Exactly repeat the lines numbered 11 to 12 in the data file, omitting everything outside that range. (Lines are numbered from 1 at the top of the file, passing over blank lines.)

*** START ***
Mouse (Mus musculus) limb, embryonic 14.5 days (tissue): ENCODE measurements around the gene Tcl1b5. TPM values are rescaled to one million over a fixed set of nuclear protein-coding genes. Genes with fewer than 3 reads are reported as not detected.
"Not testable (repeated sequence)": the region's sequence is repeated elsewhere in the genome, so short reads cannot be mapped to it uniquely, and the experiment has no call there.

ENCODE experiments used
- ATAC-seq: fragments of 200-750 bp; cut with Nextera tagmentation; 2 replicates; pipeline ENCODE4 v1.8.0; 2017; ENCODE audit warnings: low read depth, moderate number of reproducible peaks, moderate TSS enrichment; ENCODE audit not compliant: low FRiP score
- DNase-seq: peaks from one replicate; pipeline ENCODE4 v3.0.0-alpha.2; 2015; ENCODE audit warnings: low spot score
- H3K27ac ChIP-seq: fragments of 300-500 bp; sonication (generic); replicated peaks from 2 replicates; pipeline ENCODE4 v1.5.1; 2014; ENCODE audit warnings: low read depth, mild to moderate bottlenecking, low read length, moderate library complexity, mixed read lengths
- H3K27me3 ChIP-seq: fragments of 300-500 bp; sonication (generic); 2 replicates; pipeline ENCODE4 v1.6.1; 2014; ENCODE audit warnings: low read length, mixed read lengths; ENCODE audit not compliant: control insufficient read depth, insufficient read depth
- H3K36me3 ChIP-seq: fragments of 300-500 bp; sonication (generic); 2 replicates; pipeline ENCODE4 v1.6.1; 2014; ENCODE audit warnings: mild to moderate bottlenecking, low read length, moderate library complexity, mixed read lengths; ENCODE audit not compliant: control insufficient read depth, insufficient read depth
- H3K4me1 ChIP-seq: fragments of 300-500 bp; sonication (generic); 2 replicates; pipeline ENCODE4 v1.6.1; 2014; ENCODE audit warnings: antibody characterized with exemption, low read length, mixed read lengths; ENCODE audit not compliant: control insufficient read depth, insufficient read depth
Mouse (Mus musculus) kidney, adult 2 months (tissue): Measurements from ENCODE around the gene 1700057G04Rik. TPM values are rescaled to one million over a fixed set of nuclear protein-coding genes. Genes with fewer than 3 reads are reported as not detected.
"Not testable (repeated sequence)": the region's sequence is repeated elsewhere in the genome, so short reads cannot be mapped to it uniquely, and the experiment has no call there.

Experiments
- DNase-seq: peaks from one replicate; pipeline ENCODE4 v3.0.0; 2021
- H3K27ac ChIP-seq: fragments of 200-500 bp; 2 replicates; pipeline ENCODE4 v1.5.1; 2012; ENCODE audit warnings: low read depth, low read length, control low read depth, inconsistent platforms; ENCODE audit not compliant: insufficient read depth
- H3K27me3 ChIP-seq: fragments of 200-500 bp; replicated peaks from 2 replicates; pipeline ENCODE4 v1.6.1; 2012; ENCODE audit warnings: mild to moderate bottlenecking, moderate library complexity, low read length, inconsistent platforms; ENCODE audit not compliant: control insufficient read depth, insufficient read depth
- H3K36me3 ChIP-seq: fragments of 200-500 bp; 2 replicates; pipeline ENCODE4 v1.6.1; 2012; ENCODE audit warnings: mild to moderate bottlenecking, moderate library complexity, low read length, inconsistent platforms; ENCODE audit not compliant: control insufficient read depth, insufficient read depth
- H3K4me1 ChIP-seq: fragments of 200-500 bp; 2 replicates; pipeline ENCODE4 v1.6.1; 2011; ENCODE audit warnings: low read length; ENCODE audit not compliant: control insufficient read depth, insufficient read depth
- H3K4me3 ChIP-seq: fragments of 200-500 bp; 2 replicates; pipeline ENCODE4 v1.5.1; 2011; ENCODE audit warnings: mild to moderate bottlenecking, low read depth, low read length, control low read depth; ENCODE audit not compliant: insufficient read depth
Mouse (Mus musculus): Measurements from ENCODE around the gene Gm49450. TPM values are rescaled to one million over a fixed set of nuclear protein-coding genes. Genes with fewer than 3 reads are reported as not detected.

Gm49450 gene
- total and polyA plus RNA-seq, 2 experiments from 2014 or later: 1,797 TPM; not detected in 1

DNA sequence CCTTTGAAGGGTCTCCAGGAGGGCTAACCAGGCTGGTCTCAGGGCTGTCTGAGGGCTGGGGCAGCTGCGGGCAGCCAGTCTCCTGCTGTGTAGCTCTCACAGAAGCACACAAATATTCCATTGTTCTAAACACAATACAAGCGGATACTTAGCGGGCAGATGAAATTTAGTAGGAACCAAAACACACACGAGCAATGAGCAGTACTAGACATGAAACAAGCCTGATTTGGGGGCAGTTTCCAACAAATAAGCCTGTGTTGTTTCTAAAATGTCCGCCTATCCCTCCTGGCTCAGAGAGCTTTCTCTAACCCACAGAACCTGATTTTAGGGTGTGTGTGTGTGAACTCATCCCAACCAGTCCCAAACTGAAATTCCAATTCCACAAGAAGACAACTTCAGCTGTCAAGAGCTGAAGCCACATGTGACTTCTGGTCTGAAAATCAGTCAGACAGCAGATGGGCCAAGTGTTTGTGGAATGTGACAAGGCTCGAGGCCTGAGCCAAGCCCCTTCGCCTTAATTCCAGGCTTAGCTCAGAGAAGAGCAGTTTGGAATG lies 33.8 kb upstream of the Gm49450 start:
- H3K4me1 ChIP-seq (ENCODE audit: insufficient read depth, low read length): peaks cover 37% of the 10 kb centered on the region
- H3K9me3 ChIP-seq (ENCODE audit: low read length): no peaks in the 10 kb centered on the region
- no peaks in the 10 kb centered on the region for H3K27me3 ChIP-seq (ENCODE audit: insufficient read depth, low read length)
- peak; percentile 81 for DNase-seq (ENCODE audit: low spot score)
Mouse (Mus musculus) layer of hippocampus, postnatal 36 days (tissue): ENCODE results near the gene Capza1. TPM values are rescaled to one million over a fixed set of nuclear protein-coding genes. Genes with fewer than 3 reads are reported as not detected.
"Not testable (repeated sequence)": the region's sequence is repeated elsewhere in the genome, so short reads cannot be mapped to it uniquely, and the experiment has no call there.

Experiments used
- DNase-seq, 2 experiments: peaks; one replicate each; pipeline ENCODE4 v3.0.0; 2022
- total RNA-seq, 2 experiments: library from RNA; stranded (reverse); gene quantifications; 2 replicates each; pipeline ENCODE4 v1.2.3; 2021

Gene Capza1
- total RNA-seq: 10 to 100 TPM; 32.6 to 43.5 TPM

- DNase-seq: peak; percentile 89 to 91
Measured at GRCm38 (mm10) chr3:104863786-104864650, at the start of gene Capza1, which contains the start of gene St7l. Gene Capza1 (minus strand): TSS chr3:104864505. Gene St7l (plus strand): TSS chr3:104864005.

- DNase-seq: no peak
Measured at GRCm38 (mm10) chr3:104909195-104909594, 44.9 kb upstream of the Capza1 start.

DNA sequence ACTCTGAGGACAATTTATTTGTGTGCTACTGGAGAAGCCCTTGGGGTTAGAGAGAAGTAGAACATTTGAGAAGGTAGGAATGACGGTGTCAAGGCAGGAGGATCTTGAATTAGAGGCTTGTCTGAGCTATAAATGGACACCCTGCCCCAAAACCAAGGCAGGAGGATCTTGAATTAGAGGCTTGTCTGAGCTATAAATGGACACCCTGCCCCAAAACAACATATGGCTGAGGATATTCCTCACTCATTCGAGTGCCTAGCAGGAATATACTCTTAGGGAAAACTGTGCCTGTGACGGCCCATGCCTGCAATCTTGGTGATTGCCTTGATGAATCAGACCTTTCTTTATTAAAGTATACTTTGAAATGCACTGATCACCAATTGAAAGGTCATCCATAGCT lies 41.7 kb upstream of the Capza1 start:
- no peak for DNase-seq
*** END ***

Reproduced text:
"Not testable (repeated sequence)": the region's sequence is repeated elsewhere in the genome, so short reads cannot be mapped to it uniquely, and the experiment has no call there.

Experiments